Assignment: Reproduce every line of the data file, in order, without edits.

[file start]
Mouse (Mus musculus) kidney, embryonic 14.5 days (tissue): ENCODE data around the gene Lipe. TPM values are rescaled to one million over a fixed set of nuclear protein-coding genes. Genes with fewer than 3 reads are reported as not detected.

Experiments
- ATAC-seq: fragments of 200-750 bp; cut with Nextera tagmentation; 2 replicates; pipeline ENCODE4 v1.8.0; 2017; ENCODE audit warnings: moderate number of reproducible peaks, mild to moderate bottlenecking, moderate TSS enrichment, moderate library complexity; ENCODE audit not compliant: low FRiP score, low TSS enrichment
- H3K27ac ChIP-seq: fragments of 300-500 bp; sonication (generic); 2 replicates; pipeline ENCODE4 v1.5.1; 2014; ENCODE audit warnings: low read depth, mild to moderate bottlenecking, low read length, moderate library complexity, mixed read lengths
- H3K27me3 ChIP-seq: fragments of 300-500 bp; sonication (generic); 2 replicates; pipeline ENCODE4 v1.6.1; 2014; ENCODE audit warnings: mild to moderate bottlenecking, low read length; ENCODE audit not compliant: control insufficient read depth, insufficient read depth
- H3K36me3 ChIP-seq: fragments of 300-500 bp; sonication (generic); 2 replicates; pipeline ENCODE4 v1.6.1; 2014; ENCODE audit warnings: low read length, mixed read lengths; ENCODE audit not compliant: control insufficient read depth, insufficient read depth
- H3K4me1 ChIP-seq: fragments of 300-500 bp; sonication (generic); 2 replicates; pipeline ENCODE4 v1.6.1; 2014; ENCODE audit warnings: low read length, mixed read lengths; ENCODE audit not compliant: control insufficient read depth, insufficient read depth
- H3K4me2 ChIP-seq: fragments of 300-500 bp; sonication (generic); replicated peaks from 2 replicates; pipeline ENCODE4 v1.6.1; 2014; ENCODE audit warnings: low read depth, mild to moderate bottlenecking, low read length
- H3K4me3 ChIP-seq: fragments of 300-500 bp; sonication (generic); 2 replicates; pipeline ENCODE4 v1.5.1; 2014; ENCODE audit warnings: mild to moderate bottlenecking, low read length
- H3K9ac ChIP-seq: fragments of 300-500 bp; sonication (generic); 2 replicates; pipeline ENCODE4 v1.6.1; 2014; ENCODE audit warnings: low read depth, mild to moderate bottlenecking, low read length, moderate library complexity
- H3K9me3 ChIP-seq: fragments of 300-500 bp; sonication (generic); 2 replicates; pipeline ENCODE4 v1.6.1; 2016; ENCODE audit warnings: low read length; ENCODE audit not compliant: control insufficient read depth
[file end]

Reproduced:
Mouse (Mus musculus) kidney, embryonic 14.5 days (tissue): ENCODE data around the gene Lipe. TPM values are rescaled to one million over a fixed set of nuclear protein-coding genes. Genes with fewer than 3 reads are reported as not detected.

Experiments
- ATAC-seq: fragments of 200-750 bp; cut with Nextera tagmentation; 2 replicates; pipeline ENCODE4 v1.8.0; 2017; ENCODE audit warnings: moderate number of reproducible peaks, mild to moderate bottlenecking, moderate TSS enrichment, moderate library complexity; ENCODE audit not compliant: low FRiP score, low TSS enrichment
- H3K27ac ChIP-seq: fragments of 300-500 bp; sonication (generic); 2 replicates; pipeline ENCODE4 v1.5.1; 2014; ENCODE audit warnings: low read depth, mild to moderate bottlenecking, low read length, moderate library complexity, mixed read lengths
- H3K27me3 ChIP-seq: fragments of 300-500 bp; sonication (generic); 2 replicates; pipeline ENCODE4 v1.6.1; 2014; ENCODE audit warnings: mild to moderate bottlenecking, low read length; ENCODE audit not compliant: control insufficient read depth, insufficient read depth
- H3K36me3 ChIP-seq: fragments of 300-500 bp; sonication (generic); 2 replicates; pipeline ENCODE4 v1.6.1; 2014; ENCODE audit warnings: low read length, mixed read lengths; ENCODE audit not compliant: control insufficient read depth, insufficient read depth
- H3K4me1 ChIP-seq: fragments of 300-500 bp; sonication (generic); 2 replicates; pipeline ENCODE4 v1.6.1; 2014; ENCODE audit warnings: low read length, mixed read lengths; ENCODE audit not compliant: control insufficient read depth, insufficient read depth
- H3K4me2 ChIP-seq: fragments of 300-500 bp; sonication (generic); replicated peaks from 2 replicates; pipeline ENCODE4 v1.6.1; 2014; ENCODE audit warnings: low read depth, mild to moderate bottlenecking, low read length
- H3K4me3 ChIP-seq: fragments of 300-500 bp; sonication (generic); 2 replicates; pipeline ENCODE4 v1.5.1; 2014; ENCODE audit warnings: mild to moderate bottlenecking, low read length
- H3K9ac ChIP-seq: fragments of 300-500 bp; sonication (generic); 2 replicates; pipeline ENCODE4 v1.6.1; 2014; ENCODE audit warnings: low read depth, mild to moderate bottlenecking, low read length, moderate library complexity
- H3K9me3 ChIP-seq: fragments of 300-500 bp; sonication (generic); 2 replicates; pipeline ENCODE4 v1.6.1; 2016; ENCODE audit warnings: low read length; ENCODE audit not compliant: control insufficient read depth